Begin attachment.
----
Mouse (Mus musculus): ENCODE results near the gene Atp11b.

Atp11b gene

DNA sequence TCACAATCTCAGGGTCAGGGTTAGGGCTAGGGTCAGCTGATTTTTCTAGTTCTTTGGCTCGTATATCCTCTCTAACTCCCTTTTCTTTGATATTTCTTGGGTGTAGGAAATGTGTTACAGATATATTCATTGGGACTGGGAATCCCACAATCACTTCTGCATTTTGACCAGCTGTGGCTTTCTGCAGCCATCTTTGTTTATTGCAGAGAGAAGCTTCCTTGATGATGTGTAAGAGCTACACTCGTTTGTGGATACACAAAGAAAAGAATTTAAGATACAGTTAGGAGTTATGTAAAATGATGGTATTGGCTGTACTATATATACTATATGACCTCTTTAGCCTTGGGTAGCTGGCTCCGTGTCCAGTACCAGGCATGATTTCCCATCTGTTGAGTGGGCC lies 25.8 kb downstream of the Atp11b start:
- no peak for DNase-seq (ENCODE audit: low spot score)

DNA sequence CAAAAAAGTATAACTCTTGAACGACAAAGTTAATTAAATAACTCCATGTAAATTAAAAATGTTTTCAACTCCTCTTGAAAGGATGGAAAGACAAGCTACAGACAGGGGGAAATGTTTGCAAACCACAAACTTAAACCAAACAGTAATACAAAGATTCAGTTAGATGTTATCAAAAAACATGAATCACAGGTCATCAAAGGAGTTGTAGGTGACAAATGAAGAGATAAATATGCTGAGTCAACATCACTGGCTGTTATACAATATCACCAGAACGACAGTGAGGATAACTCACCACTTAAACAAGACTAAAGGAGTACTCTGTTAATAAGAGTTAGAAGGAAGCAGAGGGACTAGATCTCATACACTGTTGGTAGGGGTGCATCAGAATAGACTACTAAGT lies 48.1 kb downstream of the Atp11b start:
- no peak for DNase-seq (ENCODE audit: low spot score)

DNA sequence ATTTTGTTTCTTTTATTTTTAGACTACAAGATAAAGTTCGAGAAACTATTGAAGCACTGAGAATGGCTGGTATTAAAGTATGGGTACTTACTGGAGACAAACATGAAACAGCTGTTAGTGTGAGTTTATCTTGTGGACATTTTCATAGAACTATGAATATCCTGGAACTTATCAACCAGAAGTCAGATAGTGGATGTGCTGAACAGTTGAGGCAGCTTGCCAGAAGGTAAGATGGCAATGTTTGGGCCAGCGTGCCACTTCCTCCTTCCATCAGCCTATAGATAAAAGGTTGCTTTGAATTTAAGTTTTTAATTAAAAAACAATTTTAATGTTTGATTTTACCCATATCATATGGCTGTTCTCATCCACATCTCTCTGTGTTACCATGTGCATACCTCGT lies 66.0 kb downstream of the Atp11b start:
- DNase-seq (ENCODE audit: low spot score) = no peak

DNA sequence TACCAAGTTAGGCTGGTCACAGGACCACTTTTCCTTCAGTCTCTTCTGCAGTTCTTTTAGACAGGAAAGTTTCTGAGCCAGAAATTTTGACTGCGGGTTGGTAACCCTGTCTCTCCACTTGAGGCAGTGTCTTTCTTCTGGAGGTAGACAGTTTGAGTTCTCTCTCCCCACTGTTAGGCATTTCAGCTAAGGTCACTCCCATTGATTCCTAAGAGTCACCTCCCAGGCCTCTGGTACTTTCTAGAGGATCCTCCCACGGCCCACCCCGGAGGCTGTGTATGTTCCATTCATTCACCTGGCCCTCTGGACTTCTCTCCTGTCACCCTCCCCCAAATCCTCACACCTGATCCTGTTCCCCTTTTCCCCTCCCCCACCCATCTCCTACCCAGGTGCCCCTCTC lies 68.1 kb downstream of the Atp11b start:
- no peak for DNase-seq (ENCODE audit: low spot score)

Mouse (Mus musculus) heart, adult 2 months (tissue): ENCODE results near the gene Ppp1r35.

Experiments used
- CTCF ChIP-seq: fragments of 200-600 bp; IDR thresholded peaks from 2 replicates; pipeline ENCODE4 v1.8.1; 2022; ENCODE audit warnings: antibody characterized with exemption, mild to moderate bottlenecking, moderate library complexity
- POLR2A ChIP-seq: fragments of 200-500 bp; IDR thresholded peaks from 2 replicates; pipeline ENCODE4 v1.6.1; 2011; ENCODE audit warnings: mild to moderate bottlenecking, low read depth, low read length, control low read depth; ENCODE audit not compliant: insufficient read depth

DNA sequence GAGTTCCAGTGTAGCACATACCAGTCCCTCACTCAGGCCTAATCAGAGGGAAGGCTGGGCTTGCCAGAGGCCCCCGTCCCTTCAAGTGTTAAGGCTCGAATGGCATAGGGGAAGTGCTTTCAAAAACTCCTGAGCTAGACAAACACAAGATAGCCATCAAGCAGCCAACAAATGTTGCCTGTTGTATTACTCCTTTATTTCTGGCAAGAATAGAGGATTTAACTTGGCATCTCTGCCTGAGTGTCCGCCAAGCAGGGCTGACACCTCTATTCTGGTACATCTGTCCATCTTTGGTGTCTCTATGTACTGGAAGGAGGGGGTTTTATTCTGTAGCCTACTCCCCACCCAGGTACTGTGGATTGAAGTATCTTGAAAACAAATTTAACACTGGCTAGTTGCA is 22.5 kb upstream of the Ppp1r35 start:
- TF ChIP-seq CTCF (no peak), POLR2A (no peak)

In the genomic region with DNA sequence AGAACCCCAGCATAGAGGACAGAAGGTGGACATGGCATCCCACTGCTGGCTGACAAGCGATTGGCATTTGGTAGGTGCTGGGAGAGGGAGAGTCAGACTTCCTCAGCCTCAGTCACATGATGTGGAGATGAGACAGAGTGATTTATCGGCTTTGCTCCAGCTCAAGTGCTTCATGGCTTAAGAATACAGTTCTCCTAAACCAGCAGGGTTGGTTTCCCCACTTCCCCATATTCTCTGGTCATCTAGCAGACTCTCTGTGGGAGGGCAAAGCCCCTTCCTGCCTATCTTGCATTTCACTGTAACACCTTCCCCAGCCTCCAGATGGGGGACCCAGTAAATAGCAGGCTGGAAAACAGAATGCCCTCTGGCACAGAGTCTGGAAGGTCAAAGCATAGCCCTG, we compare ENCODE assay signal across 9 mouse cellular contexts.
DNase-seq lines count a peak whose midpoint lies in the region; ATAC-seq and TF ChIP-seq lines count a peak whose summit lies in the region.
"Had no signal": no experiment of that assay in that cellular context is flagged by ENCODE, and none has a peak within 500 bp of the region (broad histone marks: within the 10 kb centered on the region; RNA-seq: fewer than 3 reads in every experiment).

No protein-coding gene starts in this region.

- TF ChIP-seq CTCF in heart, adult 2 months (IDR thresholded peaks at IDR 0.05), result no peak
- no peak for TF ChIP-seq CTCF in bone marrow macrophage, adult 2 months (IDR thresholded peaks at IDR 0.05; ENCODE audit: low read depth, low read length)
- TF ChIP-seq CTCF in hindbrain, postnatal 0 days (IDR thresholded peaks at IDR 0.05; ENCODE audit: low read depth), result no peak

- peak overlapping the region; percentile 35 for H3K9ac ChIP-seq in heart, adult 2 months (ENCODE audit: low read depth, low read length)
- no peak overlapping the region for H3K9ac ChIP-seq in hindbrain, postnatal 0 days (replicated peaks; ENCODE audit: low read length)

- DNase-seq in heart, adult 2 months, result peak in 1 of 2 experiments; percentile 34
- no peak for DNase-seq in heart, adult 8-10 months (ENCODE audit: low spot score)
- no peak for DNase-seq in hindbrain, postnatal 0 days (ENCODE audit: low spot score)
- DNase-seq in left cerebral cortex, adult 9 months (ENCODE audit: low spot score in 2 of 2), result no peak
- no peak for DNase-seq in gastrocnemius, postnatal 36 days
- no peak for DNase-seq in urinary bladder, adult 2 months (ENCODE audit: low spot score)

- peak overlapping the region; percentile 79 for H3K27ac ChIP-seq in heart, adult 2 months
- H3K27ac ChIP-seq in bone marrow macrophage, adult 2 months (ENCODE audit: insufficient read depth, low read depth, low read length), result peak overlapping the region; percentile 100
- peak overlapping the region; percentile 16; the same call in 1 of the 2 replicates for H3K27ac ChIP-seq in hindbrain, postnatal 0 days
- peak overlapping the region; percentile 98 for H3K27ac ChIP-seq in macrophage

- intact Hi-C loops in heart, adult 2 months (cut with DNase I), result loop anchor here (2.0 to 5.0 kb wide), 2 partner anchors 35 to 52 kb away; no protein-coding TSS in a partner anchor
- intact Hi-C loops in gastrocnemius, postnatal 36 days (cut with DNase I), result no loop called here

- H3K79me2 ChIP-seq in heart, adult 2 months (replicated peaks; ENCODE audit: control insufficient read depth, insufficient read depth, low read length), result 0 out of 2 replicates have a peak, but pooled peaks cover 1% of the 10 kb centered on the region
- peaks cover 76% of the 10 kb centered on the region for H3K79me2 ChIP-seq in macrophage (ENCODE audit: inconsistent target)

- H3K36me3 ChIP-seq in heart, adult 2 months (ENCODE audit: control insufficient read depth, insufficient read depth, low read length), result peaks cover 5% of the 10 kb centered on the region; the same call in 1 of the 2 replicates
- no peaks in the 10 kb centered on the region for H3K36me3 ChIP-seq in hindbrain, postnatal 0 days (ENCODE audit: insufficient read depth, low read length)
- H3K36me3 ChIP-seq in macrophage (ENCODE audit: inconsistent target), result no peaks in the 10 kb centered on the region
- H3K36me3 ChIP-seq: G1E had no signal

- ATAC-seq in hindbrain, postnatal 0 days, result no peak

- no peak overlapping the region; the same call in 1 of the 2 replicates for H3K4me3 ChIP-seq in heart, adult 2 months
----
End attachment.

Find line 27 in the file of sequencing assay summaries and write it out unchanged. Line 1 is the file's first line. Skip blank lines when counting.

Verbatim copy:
- no peak for DNase-seq in heart, adult 8-10 months (ENCODE audit: low spot score)